Fans cheer as the Montreal Canadiens are introduced before playing against the Philadelphia Flyers. (Photo by Jim McIsaac/Getty Images)
• So UFC impresario Dana White thinks his brand of entertainment is “more exciting than hockey,” does he?
If White means his mixed-martial arts fighters provide more of an adrenaline rush than does the NHL’s ham-fisted, dancing bear routines, I’ll give him that.
But more exciting than the actual game itself? More thrilling than the sport whose true essence drew astonishing TV ratings at the 2010 Vancouver Olympics?
Uh, sorry, Dana, but no.
First of all, say what you will about the intermittent tedium of the NHL’s 82-game regular season, but at least you know the time, emotion and money you invest each night will get you a guaranteed 150 minutes of action.
In contrast, fans in attendance at UFC matches often suffer from premature evacuation syndrome, what with many of the fights lasting five minutes or less.
More importantly, the NHL already has 93 years of history – and multiple generations of fans – to heighten the intrigue and emotional payoffs of games. Do you think more than two million people would gather in Chicago to throw a parade for Illinois native Miguel Torres (whoever that is) when he won a UFC championship?
Um, sorry, Dana, but no.
I’m not saying White’s operation can’t be a worthy rival to the NHL. The UFC’s braintrust understands the value of individual athlete marketing at least as well as hockey’s “Aw shucks, let’s talk about anybody else but me” establishment.
Nevertheless, White & Co. have thousands of cauliflower ears to go before they can hope to match the impact hockey has had on the globe.
• One of the aspects of this job I most appreciate is its inherent core subjectivity. On the downside, it means there are people who regularly misunderstand something I’ve written – if I wrote, “the rain in Spain falls mainly on the plain” I’d quickly be accused of environmental bias against ordinary Spaniards – or folks who project their own neuroses and preconceived notions onto my work.
Whenever that happens, I feel like a balloon salesman who watches somebody blow one of his products up and twist it into an obscene balloon animal. But I’ve never felt the need to correct anybody on their interpretation of my stuff; my main duty as a columnist is to engage a reader’s mind and heart – and whether they agree or disagree with me is immaterial to that end.
That’s why I tend to agree with artists who want to preserve some degree of separation between themselves and the people who follow their work; on some level, the less you know about where a lyric or a line came from, the easier it is to wrap it around your own life experience and take from it what you will.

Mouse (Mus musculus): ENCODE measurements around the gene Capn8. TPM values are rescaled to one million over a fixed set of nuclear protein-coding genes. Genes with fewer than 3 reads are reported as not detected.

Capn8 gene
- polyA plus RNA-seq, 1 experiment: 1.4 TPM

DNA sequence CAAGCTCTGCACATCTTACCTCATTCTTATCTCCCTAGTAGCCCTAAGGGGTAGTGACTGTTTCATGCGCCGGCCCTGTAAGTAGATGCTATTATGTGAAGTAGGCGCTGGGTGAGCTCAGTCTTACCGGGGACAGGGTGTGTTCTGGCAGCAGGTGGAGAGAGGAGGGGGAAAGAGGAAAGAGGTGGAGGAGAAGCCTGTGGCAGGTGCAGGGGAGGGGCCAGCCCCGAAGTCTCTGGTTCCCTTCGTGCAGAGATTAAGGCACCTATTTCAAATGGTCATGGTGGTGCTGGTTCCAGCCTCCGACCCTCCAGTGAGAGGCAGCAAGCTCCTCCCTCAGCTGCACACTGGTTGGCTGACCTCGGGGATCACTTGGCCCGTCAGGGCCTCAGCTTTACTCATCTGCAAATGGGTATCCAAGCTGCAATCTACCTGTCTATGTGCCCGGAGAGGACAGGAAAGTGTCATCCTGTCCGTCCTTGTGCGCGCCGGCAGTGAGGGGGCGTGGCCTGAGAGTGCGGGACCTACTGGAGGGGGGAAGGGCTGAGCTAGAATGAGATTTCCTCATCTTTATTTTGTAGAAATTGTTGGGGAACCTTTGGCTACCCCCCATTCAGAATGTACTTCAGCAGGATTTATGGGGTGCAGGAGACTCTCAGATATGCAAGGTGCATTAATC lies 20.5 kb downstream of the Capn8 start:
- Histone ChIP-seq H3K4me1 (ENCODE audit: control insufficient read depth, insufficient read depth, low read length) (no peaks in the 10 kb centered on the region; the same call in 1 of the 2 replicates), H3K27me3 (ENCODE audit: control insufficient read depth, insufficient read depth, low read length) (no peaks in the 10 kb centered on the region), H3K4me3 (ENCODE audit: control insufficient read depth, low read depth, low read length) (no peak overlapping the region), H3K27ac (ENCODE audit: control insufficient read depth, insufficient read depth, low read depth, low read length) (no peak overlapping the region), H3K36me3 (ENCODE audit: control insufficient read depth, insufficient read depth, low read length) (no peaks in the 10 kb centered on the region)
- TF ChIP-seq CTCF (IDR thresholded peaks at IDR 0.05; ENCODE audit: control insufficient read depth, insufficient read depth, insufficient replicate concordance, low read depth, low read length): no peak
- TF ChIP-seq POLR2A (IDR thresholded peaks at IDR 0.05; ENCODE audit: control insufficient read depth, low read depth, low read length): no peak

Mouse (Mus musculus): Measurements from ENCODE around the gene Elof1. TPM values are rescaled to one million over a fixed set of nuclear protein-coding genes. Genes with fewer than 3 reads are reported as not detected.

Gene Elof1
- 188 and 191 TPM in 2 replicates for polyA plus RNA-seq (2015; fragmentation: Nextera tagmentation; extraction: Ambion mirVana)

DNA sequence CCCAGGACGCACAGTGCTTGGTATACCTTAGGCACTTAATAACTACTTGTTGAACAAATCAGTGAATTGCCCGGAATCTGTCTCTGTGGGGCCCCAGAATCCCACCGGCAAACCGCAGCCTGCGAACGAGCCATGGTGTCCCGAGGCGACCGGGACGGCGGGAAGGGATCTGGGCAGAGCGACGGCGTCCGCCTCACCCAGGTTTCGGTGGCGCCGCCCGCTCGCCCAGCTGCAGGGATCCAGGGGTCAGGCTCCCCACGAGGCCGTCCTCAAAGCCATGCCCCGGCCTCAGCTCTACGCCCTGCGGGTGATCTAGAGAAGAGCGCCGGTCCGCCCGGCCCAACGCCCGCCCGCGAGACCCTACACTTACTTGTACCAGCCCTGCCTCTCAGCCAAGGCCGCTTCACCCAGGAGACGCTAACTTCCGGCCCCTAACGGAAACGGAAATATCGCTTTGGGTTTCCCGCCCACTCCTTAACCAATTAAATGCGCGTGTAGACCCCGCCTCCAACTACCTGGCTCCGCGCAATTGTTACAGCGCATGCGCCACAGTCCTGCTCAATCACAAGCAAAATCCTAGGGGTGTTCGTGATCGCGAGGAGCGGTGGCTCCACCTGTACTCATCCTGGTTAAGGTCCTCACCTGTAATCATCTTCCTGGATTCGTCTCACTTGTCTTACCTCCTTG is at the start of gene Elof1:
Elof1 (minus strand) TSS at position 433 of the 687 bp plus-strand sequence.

I’m telling you this because I’ve been asked by the management types at THN to take the reins of our Twitter and Facebook feeds – conversing with users of those social media channels, answering the occasional inquiry, talking about a column or feature, flashing a little ankle, working on my jazz hands, etc.
And I’d be lying if I said I wasn’t accepting the mission with a little hesitancy.
In part, that’s because I prefer sportswriting in long form. In part, it’s because I think a little time to ponder issues is worthwhile, as opposed to indulging the reactionary beast the Internet has become and going off with your gut every time the newswire belches or blinks.
Now, I can’t promise I’ll respond to every reader who reaches out; I’m not going to get bogged down in juvenile manhood-measuring matches with bitter one-finger typist types; and I certainly won’t promise I’ll be Twittering/Facebooking all day every day. Indeed, how will you miss me if I won’t go away?*
However, let no one say I’m unwilling to try new things.
So here’s hoping you find good food for thought at http://twitter.com/TheHockeyNews. And if you want to follow a Twitter account I’ve set up that will offer some of my non-hockey thoughts, you’re welcome to go to http://twitter.com/Proteautype and join the select few who’ve already found me there.
(*Note: Rhetorical question requiring no email answers from you comedic geniuses out there.)
Adam Proteau, co-author of the book The Top 60 Since 1967, is writer and columnist for The Hockey News and a regular contributor to THN.com. His blog will appears regularly, his Ask Adam feature appears Fridays and his column, Screen Shots, appears Thursdays.
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